Tara's original work reinforces this idea of social domination; you see this in many of the survey results. For instance, the most anti-cyclist, pro-drivist drivers are the least likely to bother even to turn their heads to check for cyclists, which is a good way to prevent right hooks and left turn deaths. They really just don't care. The more they dislike cyclists, the more willing they are to kill them.

8% of adolescents show psychotic symptoms? (Pot moves you from 3% to 10% to get 8% global?)

To do their study, the research team first confirmed results from both the United Kingdom and Netherlands showing the presence of a small group of individuals (in Montreal, 8%) among the general population of adolescents who report recurrent psychotic-like experiences. Second, the researchers explored how marijuana use between 13 and 16 years of age increases the likelihood of belonging to the 8%. Finally, they examined whether the relationship between increasing use of marijuana and increasing psychotic-like experiences can be explained by emerging symptoms of anxiety or depression, or by the effects of substance use on developing cognitive abilities.

How Cyclists Can Stay Safe on the Road - WSJ

Although fluorescent jackets can make people more visible generally, in this experiment the fluorescent jersey didn’t make the cyclist significantly more recognizable as a cyclist than a black jersey. When the cyclist wore fluorescent leg coverings, however, observers recognized he was a cyclist more than three times farther away on average than when he wore black leggings and a fluorescent jersey.

How quantum trickery can scramble cause and effect : Nature News & Comment

within the mathematical formalism of quantum theory, ambiguity about causation emerges in a perfectly logical and consistent way. And by creating systems that lack a clear flow of cause and effect2, researchers now think they can tap into a rich realm of possibilities. Some suggest that they could boost the already phenomenal potential of quantum computing. “A quantum computer free from the constraints of a predefined causal structure might solve some problems faster than conventional quantum computers,” says quantum theorist Giulio Chiribella of the University of Hong Kong. What's more, thinking about the 'causal structure' of quantum mechanics — which events precede or succeed others — might prove to be more productive, and ultimately more intuitive, than couching it in the typical mind-bending language that describes photons as being both waves and particles, or events as blurred by a haze of uncertainty.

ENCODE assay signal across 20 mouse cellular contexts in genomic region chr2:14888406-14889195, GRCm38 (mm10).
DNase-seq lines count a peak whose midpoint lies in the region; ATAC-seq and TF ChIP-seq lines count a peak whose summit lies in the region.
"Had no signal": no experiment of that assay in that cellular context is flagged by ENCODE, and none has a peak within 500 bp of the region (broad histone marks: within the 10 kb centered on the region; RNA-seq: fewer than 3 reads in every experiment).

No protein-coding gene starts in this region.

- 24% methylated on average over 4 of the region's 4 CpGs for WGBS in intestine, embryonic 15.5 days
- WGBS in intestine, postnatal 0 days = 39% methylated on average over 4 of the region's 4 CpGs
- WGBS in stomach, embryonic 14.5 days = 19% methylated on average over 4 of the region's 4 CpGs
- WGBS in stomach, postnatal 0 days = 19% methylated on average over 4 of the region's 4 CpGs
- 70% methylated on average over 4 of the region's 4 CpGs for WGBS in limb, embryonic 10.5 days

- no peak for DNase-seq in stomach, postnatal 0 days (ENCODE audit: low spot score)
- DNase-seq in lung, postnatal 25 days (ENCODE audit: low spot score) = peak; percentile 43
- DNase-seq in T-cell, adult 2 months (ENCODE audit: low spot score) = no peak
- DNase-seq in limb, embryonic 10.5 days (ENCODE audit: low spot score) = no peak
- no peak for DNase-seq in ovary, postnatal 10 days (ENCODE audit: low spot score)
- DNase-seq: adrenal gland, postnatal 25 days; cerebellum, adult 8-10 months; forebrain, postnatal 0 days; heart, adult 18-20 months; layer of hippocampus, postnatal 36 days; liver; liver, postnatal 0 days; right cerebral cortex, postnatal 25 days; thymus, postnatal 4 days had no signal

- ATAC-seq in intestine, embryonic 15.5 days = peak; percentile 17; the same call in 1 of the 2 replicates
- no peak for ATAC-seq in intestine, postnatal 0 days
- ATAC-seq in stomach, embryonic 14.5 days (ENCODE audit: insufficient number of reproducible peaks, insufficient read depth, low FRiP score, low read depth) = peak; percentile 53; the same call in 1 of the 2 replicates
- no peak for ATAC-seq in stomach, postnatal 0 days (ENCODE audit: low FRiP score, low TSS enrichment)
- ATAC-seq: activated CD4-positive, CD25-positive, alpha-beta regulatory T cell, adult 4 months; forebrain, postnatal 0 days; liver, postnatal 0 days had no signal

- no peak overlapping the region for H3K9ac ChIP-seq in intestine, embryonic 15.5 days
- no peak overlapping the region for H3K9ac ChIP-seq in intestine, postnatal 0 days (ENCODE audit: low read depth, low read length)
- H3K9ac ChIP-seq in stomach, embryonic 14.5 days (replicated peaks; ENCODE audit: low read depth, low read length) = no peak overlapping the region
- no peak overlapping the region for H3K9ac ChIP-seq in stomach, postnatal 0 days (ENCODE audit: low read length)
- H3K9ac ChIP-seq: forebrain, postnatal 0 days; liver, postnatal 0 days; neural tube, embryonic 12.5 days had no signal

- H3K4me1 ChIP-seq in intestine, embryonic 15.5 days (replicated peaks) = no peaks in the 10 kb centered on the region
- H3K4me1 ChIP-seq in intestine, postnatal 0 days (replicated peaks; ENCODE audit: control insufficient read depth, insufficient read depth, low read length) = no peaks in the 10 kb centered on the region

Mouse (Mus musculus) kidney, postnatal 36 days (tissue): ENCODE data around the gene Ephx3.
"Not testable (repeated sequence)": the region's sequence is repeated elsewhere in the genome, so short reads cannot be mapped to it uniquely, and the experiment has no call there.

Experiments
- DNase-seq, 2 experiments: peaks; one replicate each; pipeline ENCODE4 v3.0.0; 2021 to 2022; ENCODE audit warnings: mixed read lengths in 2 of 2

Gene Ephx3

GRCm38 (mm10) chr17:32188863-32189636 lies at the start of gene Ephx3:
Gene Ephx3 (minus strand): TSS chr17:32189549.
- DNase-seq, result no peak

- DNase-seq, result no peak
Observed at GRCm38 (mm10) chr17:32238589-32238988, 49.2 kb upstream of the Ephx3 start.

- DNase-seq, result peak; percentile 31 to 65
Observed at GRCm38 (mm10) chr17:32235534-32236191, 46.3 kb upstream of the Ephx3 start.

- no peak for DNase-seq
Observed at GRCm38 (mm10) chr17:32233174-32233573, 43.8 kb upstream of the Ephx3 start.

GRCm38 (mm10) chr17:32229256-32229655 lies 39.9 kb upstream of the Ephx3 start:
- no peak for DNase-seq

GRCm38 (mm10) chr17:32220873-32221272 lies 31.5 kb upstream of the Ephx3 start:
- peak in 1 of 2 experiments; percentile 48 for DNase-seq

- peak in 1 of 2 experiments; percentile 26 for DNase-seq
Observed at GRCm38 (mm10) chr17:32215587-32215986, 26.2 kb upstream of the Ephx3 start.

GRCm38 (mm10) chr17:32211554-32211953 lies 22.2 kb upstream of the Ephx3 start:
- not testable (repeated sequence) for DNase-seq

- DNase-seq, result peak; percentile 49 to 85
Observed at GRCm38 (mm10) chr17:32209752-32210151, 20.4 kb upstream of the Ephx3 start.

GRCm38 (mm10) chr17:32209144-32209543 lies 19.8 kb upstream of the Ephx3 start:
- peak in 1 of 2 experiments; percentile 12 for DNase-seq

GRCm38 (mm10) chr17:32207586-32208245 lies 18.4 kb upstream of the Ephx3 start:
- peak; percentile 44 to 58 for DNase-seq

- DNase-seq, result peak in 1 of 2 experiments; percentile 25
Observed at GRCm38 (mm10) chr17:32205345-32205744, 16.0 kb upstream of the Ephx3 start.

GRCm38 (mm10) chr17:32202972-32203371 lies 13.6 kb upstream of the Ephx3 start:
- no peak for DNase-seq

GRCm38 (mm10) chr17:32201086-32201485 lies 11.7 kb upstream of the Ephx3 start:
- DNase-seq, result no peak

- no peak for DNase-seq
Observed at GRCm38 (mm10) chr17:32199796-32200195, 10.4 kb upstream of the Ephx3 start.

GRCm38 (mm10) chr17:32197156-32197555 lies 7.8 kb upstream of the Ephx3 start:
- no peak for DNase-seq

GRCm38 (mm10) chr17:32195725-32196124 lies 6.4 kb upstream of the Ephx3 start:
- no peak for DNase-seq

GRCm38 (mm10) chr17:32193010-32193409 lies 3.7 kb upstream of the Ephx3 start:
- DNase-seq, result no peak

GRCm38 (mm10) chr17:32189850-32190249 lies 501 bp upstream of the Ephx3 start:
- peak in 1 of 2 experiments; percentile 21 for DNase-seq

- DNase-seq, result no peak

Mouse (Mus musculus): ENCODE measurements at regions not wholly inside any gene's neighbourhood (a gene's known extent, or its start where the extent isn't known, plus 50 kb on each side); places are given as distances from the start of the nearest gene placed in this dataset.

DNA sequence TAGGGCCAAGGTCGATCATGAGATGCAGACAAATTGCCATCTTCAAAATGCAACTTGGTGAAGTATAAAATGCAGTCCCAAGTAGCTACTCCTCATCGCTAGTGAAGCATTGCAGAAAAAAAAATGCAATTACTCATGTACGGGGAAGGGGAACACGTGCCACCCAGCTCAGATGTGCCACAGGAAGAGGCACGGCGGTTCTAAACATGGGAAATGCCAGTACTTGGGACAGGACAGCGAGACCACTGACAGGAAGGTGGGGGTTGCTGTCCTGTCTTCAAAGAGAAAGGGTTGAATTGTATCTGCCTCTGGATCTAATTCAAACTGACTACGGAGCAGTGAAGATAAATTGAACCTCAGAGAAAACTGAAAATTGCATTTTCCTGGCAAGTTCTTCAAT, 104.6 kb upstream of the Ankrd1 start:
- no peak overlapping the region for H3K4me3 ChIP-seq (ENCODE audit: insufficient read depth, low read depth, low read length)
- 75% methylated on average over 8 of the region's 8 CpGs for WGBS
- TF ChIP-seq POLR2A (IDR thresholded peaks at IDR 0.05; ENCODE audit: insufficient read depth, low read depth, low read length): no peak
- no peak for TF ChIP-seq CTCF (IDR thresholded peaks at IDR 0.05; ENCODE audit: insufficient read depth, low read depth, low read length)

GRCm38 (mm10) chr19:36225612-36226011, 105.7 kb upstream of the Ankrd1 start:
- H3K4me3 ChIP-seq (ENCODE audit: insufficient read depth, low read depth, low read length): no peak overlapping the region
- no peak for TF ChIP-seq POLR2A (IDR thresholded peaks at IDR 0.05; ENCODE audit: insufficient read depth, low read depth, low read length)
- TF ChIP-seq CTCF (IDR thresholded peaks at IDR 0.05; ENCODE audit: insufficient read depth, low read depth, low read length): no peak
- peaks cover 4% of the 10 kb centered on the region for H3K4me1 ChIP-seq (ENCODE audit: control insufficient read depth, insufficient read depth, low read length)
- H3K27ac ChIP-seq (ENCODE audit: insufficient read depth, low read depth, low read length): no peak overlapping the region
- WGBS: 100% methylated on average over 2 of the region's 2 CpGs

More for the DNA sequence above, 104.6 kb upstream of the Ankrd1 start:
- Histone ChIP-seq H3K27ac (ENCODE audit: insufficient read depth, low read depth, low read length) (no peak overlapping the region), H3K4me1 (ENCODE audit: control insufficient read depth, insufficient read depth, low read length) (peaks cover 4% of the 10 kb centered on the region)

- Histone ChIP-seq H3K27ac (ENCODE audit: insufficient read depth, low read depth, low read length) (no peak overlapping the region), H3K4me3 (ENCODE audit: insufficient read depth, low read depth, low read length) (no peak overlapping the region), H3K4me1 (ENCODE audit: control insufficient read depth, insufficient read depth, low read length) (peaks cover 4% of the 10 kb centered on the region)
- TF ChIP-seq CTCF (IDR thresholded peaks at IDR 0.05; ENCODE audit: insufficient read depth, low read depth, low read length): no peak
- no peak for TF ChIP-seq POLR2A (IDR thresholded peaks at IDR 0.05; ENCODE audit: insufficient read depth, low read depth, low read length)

Black moms die in childbirth 3 times as often as white moms. Except in North Carolina. - Vox

When a woman on Medicaid in North Carolina becomes pregnant, her doctor is incentivized (through Medicaid financial reimbursements) to screen for issues that might make her pregnancy high-risk, looking out for potential obstetric or psychosocial risks as early as possible, such as high blood pressure, diabetes, or depression. If the patient is deemed to be high risk, she’s connected with a “pregnancy care manager,” who helps the mom understand and adhere to steps needed to reduce her health risks.

Bring On the Exercise, Hold the Painkillers - The New York Times

It found that by reducing the production of prostaglandins, NSAIDs change how a body responds to exertion, this time deep within the muscles. For that study, researchers in the department of microbiology at Stanford University looked first at muscle cells and tissue from mice that had experienced slight muscular injuries, comparable to those we might develop during strenuous exercise. The tissue soon filled with a particular type of prostaglandin that turned out to have an important role: It stimulated stem cells within the muscles to start multiplying, creating new muscle cells that then repaired the tissue damage. Afterward, tests showed that the healed muscle tissue was stronger than it had been before.

Exclamation marks!!!

Why do you put exclamation points after every fucking sentence!? Why is this a thing?? I get it, you want to be seen as positive and really excited about a brand or product or experience or whatever the hell you’re writing about. But nobody talks like that in real life. If you do, nobody actually likes being around you. Love my hubby, love my life, love my kiddos, love jesus, love cupcakes, love it all! No. You are not that happy in your every day life. Nobody buys it. And if they do, you’re just making them feel bad about themselves. You’re watering down all the rest of your content because every single subject cannot possibly be that exciting. People are not idiots. As a reader, I cannot connect to someone who writes like they are hard-selling broccoli to kindergarteners.

Mommy Blogging jumped the shark

I hosted dozens of giveaways sponsored by brands wanting me to promote their products. I gained hundreds and then thousands of email subscribers, and social media followers, by requiring a follow in exchange for a giveaway entry. I used social media management services to connect with similar bloggers on twitter and instagram, and then unfollow those who didn’t return the follow. I paid a virtual assistant to post my links in round ups all over the internet, for back links and extra traffic. I joined blog directory sites, where asking readers for clicks sends you to the top of the list, and some PR intern googling “mom blogs” then finds you when they want someone to review their product. I sent out my media kit with embellished stats and highlights about my ‘targeted audience of mothers who make purchasing decisions for their household’ and negotiated my rates for free products and paid reviews. I made thousands of dollars during months I was focusing and working hard to dig through box after box of shitty as-seen-on-tv like products and share “my 100% honest opinion” about them, that weren’t at all influenced by the page after page of “key messages” the brand requested that I include in my review. You won’t find most of those posts on this blog today. They aren’t gone forever, and I do plan to revive some of them. But for the most part, they are dead and I want them to stay buried forever. Because, like 90% of the fake nonsense I used to share on the internet as a mommy blogger writing about my fake life and oh-so-happy marriage, they are pure bullshit.